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Building peace and social cohesion through documenting the living cultural heritage of South Sudan’s diverse ethnic communities

Ten South Sudanese participants in a two-week UNESCO workshop in Juba are being trained to lead community-based inventories and produce digital archives of the expressions and practices, knowledge and skills of the diverse ethnic groups in South Sudan as part of an effort to safeguard the country’s Intangible Cultural Heritage.

Following South Sudan’s ratification of the UNESCO 2003 Convention for the Safeguarding of Intangible Cultural Heritage in 2016, UNESCO is supporting the country with efforts to train national experts in safeguarding their intangible cultural heritage through carrying-out community-based inventories. Mr. Lovemore Mazibuko, a UNESCO trained expert in the 2003 Convention, is leading the workshop, which is being held from 3 to 12 May 2018 in Juba, South Sudan.


Participants in the workshop range from national authorities responsible for Culture in South Sudan to NGOs, foundations and community activists. The workshop is funded and organized by UNESCO Office in Juba in close collaboration with the Ministry of Culture, Youth and Sports in South Sudan.


Intangible Cultural Heritage (ICH) is defined as expressions, representations, practices, knowledge and skills as well as their associated instruments, objects, artefacts and cultural spaces that communities, groups and, in some cases, individuals, recognize as part of their cultural heritage. ICH is living, transmitted from generation to generation and constantly recreated. It is crucial for the sense of identity and continuity of communities and groups, and is in conformity with human rights and sustainable development.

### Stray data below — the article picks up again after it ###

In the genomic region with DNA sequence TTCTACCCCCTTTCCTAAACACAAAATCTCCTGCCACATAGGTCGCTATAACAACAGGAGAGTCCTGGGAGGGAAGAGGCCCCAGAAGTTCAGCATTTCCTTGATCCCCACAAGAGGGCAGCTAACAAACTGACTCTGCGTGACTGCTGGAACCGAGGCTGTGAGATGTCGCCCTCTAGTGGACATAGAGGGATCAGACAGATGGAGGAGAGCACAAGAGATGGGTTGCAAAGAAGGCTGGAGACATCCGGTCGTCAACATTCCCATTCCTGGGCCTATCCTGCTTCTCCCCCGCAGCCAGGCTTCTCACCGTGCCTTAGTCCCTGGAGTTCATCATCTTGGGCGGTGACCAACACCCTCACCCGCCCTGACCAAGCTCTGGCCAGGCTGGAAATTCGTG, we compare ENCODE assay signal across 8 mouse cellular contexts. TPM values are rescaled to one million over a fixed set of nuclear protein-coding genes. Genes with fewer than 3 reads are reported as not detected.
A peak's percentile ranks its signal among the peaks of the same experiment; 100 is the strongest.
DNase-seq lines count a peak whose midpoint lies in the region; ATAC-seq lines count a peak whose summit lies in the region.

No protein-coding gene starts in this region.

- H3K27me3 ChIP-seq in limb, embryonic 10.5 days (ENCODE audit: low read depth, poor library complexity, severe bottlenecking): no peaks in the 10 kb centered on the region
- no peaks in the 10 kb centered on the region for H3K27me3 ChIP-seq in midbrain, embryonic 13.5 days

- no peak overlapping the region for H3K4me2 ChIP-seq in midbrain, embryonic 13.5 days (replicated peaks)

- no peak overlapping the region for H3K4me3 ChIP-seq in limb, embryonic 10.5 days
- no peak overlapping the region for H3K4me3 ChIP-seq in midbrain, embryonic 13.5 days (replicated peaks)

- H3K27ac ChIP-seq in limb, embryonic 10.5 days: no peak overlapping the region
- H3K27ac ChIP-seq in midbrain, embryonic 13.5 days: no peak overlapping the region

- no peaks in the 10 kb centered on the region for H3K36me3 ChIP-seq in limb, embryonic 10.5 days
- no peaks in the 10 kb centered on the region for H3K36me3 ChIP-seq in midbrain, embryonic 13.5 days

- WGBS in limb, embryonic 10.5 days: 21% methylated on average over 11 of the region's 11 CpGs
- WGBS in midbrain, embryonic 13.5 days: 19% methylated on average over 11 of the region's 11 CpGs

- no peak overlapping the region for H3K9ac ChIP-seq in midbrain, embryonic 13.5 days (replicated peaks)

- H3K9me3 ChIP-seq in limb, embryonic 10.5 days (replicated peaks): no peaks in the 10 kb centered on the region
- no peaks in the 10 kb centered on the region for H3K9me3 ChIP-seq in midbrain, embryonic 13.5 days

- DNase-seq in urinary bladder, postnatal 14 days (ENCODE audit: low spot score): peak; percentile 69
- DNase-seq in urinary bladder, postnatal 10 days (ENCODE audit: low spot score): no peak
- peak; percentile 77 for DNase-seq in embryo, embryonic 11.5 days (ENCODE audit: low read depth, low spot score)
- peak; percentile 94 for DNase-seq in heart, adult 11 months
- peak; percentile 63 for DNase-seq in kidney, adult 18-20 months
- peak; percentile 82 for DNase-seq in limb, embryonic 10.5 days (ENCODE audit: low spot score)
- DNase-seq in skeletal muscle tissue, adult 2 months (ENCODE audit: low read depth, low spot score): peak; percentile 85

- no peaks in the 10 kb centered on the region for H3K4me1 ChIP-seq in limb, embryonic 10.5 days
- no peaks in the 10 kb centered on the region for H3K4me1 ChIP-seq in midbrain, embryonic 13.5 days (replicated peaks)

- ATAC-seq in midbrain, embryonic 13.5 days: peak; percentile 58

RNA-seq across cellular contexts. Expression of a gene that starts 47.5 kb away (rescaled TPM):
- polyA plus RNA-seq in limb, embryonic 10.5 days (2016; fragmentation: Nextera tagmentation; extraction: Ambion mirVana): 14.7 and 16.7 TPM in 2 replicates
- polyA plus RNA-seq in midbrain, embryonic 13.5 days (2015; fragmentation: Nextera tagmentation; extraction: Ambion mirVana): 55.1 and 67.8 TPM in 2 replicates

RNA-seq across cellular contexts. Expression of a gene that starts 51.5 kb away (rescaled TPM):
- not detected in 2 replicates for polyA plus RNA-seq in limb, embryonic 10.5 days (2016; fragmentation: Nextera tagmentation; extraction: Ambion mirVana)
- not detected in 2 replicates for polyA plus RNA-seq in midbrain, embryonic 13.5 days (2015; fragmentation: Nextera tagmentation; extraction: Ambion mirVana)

During the workshop, participants are learning procedures and techniques for inventorying elements of intangible cultural heritage ranging from oral traditions, performing arts, social practices, rituals and events, traditional craftsmanship to knowledge about nature and the universe.


“This workshop is a first step towards mobilizing communities across South Sudan in coming together to identify the diverse characteristics that make up our cultural identities and together form our nation’s cultural heritage,” said Mr. Edward Jubara, Director of Archives and Antiquities at the Ministry of Culture, Youth and Sports, and national focal point for the UNESCO 2003 Convention for the Safeguarding of Intangible Cultural Heritage.


“UNESCO is confident that the participatory process of inventorying South Sudan’s intangible cultural heritage can provide a platform for intercultural dialogue and peace building,” said Sardar Umar Alam, Head of the UNESCO Office in Juba.


The participants in the workshop are being exposed to both theoretical and practical exercises in implementing the ICH Convention in South Sudan. Sessions range from understanding the various domains of ICH to the role of ICH in society, threats to ICH and safeguarding measures. During the workshop, the UNESCO inventory format will be aligned with the registration format of the South Sudan National Archives in order to ensure the inclusion of the inventory of ICH in the national archives.


“Through participating in this workshop, I am preparing myself to be an ambassador for intangible cultural heritage in South Sudan”, said Frazer Kenyi, Director of Culture.


For more information on the UNESCO 2003 Convention for Safeguarding Intangible Cultural Heritage: